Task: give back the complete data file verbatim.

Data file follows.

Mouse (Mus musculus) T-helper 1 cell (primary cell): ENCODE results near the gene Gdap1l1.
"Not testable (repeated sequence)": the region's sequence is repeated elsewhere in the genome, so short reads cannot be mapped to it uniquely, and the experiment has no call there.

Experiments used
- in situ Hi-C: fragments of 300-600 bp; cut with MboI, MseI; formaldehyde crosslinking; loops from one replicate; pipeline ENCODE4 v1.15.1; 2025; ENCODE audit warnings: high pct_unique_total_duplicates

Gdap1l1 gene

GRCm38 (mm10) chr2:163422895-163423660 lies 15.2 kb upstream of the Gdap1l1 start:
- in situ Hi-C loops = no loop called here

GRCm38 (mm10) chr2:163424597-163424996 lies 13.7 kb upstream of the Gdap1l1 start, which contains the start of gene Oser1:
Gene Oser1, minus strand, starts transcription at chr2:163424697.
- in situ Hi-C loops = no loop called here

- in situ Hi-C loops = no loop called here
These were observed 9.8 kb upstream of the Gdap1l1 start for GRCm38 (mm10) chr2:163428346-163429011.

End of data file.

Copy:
Mouse (Mus musculus) T-helper 1 cell (primary cell): ENCODE results near the gene Gdap1l1.
"Not testable (repeated sequence)": the region's sequence is repeated elsewhere in the genome, so short reads cannot be mapped to it uniquely, and the experiment has no call there.

Experiments used
- in situ Hi-C: fragments of 300-600 bp; cut with MboI, MseI; formaldehyde crosslinking; loops from one replicate; pipeline ENCODE4 v1.15.1; 2025; ENCODE audit warnings: high pct_unique_total_duplicates

Gdap1l1 gene

GRCm38 (mm10) chr2:163422895-163423660 lies 15.2 kb upstream of the Gdap1l1 start:
- in situ Hi-C loops = no loop called here

GRCm38 (mm10) chr2:163424597-163424996 lies 13.7 kb upstream of the Gdap1l1 start, which contains the start of gene Oser1:
Gene Oser1, minus strand, starts transcription at chr2:163424697.
- in situ Hi-C loops = no loop called here

- in situ Hi-C loops = no loop called here
These were observed 9.8 kb upstream of the Gdap1l1 start for GRCm38 (mm10) chr2:163428346-163429011.